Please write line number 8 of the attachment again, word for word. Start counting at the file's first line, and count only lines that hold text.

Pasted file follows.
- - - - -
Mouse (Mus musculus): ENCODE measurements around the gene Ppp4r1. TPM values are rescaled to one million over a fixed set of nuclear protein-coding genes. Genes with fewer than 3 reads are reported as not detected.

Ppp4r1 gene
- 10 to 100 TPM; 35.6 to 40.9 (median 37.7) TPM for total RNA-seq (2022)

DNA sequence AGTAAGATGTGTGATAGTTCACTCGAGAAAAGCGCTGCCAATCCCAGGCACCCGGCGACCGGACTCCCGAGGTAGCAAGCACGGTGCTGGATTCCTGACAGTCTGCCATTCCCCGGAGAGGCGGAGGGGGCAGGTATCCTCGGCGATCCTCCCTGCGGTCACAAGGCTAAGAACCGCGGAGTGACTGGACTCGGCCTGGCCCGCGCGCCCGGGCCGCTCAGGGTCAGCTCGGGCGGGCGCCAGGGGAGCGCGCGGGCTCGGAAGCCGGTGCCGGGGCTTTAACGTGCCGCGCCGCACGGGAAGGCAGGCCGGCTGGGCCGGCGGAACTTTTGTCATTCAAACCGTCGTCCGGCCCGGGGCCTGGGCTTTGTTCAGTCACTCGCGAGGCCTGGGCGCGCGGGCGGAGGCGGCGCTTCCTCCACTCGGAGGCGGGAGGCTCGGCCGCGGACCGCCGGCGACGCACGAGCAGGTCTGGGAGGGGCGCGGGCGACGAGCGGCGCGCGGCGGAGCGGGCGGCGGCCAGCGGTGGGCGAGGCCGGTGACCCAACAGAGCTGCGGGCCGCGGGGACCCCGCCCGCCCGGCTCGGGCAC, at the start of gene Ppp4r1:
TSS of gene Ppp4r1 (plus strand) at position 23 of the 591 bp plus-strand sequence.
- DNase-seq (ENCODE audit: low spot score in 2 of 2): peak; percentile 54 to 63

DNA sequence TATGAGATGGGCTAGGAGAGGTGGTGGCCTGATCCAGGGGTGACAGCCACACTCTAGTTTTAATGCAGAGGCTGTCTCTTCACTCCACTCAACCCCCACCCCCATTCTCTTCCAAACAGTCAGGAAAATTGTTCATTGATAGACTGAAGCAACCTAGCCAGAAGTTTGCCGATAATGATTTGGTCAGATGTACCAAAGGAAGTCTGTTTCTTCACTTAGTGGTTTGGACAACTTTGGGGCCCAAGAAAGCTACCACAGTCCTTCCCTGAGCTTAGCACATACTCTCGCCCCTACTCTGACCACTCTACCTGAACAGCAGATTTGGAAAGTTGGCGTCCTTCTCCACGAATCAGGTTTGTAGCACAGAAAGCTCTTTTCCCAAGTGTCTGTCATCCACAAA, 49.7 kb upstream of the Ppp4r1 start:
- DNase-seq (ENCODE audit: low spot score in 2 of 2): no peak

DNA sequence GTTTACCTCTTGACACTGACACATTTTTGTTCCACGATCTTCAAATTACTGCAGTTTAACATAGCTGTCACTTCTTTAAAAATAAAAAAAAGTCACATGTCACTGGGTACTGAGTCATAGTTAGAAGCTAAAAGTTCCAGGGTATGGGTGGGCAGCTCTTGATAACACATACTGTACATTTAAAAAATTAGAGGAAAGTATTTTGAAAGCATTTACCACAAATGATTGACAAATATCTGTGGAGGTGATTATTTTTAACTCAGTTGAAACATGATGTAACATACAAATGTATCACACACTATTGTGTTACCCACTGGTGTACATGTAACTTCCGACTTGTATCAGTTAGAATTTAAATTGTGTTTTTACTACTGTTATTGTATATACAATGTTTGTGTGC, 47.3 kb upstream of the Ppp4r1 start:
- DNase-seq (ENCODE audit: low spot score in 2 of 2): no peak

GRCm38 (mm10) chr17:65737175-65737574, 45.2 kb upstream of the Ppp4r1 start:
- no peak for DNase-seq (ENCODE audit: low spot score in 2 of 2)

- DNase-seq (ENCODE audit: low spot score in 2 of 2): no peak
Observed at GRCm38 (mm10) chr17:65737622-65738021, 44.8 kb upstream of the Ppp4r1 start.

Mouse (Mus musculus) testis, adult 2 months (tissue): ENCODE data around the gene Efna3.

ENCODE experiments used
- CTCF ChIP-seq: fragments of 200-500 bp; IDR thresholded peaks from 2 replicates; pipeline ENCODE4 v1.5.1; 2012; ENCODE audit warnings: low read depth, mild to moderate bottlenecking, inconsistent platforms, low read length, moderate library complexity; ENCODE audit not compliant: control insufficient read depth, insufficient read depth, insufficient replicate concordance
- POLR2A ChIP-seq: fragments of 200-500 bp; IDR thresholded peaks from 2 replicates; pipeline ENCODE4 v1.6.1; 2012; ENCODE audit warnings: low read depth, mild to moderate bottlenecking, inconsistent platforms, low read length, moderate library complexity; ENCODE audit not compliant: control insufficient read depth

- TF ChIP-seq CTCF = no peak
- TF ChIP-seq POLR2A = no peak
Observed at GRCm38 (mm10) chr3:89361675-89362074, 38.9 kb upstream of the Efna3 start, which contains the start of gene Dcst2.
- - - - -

- DNase-seq (ENCODE audit: low spot score in 2 of 2): no peak